CPE Stories: Finding Joy in Transitions

Mariam Schmidle posing at the helm of a boat

Miriam Schmidle


Clinical Pastoral Education (CPE) is a transformative inter-faith experience that allows divinity students to learn from spiritual practitioners about pastoral care through experiential learning in clinical pastoral settings–hospitals, congregations, and ministries.

Miriam Schmidle, a third-year MDiv student, shares her CPE experience and what it has taught her about finding joy in transitions.

Where did you complete your Clinical Pastoral Education (CPE)?

I completed CPE in Indiana. I would describe the part of Indiana I was in as rural on the one hand. On the other hand, you still have a lot of people commuting to Chicago.

What were the most prevalent types of care your CPE internship offered?

Unlike most students, I completed my CPE in a congregation where I was responsible for building relationships with seniors.

So, I was really focusing on pastoral care in congregations as I reached out, especially to people who were not able to come to worship in person but were worshiping online or are still worshiping online. For example, I was able to give communion to seniors or those who were homebound, and I got to make sure they received communion in person. I felt like this was really a blessing for them.

What was most enjoyable about working at your CPE internship?

I would say I love that you get the feeling that you give something to the people and that they appreciate your work, what you are doing.

What was difficult about working at your CPE internship?

At first, I found it difficult to find a CPE location that could meet my needs. Once I began my CPE internship, it was difficult to fulfill my 8–12-hour day requirements because I was working within a congregational setting and not a hospital where you have more demands.

What skill do you feel like you brought to CPE?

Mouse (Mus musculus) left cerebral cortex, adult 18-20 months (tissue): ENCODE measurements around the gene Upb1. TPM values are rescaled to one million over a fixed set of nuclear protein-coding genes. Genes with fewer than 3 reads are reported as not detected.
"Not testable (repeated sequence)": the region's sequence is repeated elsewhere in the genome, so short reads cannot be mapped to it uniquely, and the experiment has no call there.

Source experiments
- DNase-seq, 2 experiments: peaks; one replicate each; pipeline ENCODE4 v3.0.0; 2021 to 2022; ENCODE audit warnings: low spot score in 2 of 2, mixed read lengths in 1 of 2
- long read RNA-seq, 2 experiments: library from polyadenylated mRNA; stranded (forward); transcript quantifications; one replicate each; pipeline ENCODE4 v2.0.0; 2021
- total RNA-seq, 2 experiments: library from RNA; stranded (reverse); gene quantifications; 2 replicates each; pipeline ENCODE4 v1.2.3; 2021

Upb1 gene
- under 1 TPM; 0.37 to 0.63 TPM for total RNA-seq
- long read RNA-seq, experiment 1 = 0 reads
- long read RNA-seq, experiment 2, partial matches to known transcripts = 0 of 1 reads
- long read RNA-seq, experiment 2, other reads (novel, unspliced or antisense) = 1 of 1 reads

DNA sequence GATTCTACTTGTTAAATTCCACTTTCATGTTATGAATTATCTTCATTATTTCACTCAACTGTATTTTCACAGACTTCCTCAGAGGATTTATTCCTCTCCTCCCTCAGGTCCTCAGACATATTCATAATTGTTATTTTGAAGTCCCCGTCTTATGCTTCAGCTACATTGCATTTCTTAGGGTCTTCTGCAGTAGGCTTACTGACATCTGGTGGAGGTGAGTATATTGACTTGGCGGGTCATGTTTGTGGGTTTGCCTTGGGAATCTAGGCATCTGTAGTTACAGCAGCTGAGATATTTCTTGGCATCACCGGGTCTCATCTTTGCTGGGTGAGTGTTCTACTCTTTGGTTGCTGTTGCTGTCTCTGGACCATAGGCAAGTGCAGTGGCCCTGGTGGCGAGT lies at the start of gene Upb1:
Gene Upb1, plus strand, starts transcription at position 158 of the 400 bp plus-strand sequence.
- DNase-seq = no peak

In Germany, my home country, I worked as a volunteer emergency pastoral care person, and I was a paramedic for 16 years. So, I entered CPE with a lot of background knowledge. Many of the situations I encountered were not new for me.

When I worked as a pastoral care person in Germany, I would have to tell loved ones that their family member passed away. So, you’re going with a police officer to a family and saying something that will forever change their lives. This is one the hardest things I have ever done in my life.

While I didn’t have to have these tough conversations at my CPE site (I would consider myself lucky), I am grateful I had these tools in my back pocket.

How has CPE prepared you to be a faith leader in the public church?

CPE is an important part on the formation to become a Pastor. CPE teaches us that Pastoral Care is more than holding a hand. CPE teaches us to listen. CPE teaches us a lot about ourselves. These skills are necessary for our pastoral work.

LSTC is transitioning from our historic home to a new location which can be both daunting and joyous. What has CPE taught you about finding joy in transitions?

I would say I’m a person who always has hope and who always tries to see the good things in a situation. This is one of the reasons I was able to continue my work as a volunteer emergency care person for so long because I was always looking for the positive. If you don’t look for the positive in your profession, you just break. Then, you are not able to continue that work.

LSTC’s building at University Avenue was a home space for me and others. Moving requires change, but change is necessary. I am looking forward to what the future will bring.

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